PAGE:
Each September is Healthy Aging Month, an occasion observed nationwide to emphasize the positive aspects of aging. In commemorating Healthy Aging Month, organizations seek to raise awareness about how adults ages 45 and older can lead healthier, more satisfying lives. Recognizing that with age comes experience and many good things, “such as perspective (and) confidence…” The widespread use of technology also makes growing older easier. As Carol Worthington, Healthy Aging Month founder and editor-in-chief of Healthy Aging Magazine, states “’We saw a need to draw attention to the myths of aging, to shout out… ‘It’s not too late to take control of your health, it’s never too late to get started on something new. Read more from MeetCaregiver about Healthy Aging Month — Promoting Positives of Aging
Aging and Vision: Living Better with Vision Loss
We know that older adults often face health challenges, including changing vision. Some are expected changes, such as the need for corrective lenses even among those who never wore glasses, the need for more light, and difficulty with contrast sensitivity. Other changes — and vision difficulties — occur with eye conditions that are more common among older adults, including macular degeneration, cataracts, glaucoma and diabetic retinopathy. These transitions often can be addressed and dealt with, however: “…with the right tools and community support, you can still remain active and self-sufficient.” Following are some helpful tips:
Regular eye exams: key to avoiding preventable vision loss;
Increased use of travel alternatives: including public and paratransit, using drivers and obtaining a white cane, with training for navigation;
Optical aids and technology: for reading and writing.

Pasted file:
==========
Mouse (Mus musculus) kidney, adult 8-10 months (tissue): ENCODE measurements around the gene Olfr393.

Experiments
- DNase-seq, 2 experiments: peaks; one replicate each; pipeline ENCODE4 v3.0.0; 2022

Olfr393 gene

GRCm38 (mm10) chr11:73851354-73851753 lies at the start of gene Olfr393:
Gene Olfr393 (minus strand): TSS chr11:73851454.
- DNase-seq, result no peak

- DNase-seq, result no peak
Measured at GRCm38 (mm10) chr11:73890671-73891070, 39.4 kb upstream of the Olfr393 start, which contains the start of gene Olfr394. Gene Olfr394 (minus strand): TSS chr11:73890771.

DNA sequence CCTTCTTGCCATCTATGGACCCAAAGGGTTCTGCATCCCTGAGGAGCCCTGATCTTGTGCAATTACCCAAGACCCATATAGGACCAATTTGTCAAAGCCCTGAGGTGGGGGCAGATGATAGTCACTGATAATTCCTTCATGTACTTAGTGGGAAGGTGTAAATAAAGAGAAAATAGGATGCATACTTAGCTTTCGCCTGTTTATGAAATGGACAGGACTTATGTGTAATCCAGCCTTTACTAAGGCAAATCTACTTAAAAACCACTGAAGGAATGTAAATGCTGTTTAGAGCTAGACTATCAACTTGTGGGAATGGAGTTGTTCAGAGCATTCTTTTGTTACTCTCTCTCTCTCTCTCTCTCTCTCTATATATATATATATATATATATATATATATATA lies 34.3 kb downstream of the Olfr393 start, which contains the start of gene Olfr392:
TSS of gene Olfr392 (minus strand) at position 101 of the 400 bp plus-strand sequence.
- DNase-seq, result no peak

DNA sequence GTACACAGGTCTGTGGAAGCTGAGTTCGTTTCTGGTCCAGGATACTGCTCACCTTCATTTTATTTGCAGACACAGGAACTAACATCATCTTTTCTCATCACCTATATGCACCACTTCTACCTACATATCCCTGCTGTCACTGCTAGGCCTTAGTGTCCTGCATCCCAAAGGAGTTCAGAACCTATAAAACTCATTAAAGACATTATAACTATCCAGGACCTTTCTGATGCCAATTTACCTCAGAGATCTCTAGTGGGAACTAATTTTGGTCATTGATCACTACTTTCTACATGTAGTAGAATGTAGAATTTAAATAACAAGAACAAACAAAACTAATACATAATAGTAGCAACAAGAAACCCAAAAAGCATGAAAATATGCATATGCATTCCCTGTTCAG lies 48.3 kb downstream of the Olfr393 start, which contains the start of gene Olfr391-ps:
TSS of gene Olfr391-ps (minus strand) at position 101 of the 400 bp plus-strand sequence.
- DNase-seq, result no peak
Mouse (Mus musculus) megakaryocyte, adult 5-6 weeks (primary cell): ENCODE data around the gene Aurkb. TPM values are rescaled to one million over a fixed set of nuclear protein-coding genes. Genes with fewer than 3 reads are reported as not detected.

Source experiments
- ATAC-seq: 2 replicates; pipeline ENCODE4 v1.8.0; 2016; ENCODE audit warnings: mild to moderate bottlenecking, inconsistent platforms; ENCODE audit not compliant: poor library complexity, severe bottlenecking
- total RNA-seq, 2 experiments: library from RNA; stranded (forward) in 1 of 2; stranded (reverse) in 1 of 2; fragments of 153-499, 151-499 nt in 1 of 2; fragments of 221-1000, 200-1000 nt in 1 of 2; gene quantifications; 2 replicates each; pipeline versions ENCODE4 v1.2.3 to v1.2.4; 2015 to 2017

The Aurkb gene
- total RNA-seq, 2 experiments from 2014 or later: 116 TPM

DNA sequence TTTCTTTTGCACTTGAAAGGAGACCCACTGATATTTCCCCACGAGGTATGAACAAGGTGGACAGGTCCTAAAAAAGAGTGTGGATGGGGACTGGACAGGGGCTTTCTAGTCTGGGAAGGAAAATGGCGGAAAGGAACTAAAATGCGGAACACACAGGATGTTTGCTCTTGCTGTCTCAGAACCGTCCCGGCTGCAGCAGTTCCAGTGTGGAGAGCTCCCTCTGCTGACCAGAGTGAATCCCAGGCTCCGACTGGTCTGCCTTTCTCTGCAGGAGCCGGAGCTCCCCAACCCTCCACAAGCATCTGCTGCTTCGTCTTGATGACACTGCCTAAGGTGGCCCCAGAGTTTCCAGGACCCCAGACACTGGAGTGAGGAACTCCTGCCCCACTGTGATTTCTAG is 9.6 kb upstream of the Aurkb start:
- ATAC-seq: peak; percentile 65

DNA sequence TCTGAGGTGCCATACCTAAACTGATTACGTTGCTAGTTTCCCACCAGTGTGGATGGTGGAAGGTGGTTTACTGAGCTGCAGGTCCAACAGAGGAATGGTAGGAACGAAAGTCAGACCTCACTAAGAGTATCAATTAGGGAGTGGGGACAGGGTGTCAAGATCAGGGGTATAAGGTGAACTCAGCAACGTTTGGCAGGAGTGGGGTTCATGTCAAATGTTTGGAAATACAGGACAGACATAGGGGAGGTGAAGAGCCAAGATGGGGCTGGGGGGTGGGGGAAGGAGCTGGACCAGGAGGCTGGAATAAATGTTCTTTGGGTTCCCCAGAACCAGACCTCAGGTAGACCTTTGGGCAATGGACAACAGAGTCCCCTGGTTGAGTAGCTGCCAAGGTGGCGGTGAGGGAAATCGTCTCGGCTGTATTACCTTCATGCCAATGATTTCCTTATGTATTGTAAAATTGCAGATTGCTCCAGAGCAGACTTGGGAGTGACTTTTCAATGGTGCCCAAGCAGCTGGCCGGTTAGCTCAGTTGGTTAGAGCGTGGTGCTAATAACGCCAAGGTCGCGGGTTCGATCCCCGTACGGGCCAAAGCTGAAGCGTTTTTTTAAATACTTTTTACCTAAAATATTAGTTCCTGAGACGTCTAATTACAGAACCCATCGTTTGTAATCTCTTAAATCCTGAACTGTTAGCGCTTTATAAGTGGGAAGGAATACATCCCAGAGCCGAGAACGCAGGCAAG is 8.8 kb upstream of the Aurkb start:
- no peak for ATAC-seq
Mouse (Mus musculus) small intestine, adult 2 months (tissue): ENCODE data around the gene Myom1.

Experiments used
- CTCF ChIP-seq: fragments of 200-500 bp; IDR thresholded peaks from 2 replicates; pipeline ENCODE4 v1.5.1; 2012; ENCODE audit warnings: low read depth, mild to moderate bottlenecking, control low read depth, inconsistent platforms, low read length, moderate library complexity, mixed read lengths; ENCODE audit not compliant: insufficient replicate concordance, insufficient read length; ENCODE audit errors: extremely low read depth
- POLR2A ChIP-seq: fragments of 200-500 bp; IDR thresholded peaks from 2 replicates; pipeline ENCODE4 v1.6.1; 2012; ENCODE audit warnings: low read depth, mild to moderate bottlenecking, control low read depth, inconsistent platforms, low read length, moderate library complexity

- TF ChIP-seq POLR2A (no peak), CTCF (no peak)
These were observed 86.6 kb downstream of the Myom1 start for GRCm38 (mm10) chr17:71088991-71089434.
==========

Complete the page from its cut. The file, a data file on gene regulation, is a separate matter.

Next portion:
Read more tips, as well as information about support resources, from the University of Washington Healthy Aging and Physical Disability Rehabilitation Research and Training Center about Living Well with Age-Related Vision Loss.
Producing Written Material for Older Adults
In producing written material for seniors, changes that occur with age should be taken into account. For example, “changes in vision and in the way the brain functions can affect the ability of older adults to understand and use written information.” While some cognitive skills decline with age, such as slower information processing, other abilities are generally retained or can enhance abilities. For example, with literacy, older adults draw on an extensive knowledge base that can facilitate interpreting information, decision making, and problem solving. In developing written materials, for example, the Toolkit offers suggestions to utilize a “reader-centered approach,” seeing the material from a reader’s point of view, as well as testing what’s written among intended users. In terms of visual accessibility, for people with visual limitations, it’s important to be mindful of type size, contrast and formatting. This information is expanded upon in Things to know if your written material is for older adults, part of a “TOOLKIT for Making Written Material Clear and Effective” issued by the U.S. Department of Health and Human Services Centers for Medicare & Medicaid Services.
Research Findings on Vision Loss and Brain Function
Untreated vision problems can affect the function of the brain, according to a “growing body of research.” Declines in language, memory and overall functioning can occur when an older adult’s brain has to exert extra effort to interpret what the eyes see. A recent study, published in JAMA Network Open, found that individuals showing poorer visual acuity when tested had an increased likelihood of “cognitive decline over time, including deficits in language memory, attention and the ability to identify and locate objects in space.” However, steps can be taken to minimize the decline. Early identification and visual correction are key and, for those experiencing visual impairment, low vision rehabilitation can help individuals adapt to vision loss and function as self-sufficiently as possible. Environmental accommodations, such as the increased use of high contrast road signs, can help as well. Read more about these issues in The New York Times article, How Vision Loss Can Affect the Brain.
Helping Aging Brains Stay Healthy: Read, Write, Play Games
A new study shows that “Mental activities like reading and writing can preserve structural integrity in the brains of older people…” These activities, as well as attending a play or playing board games, can contribute to a “healthier brain” later in life. The findings, presented to the Radiological Society of North America (RSNA), came from a study conducted by researchers from Rush University Medical Center and Illinois Technology in Chicago. Find out more from Science Daily: Reading, writing and playing games may help aging brains stay healthy.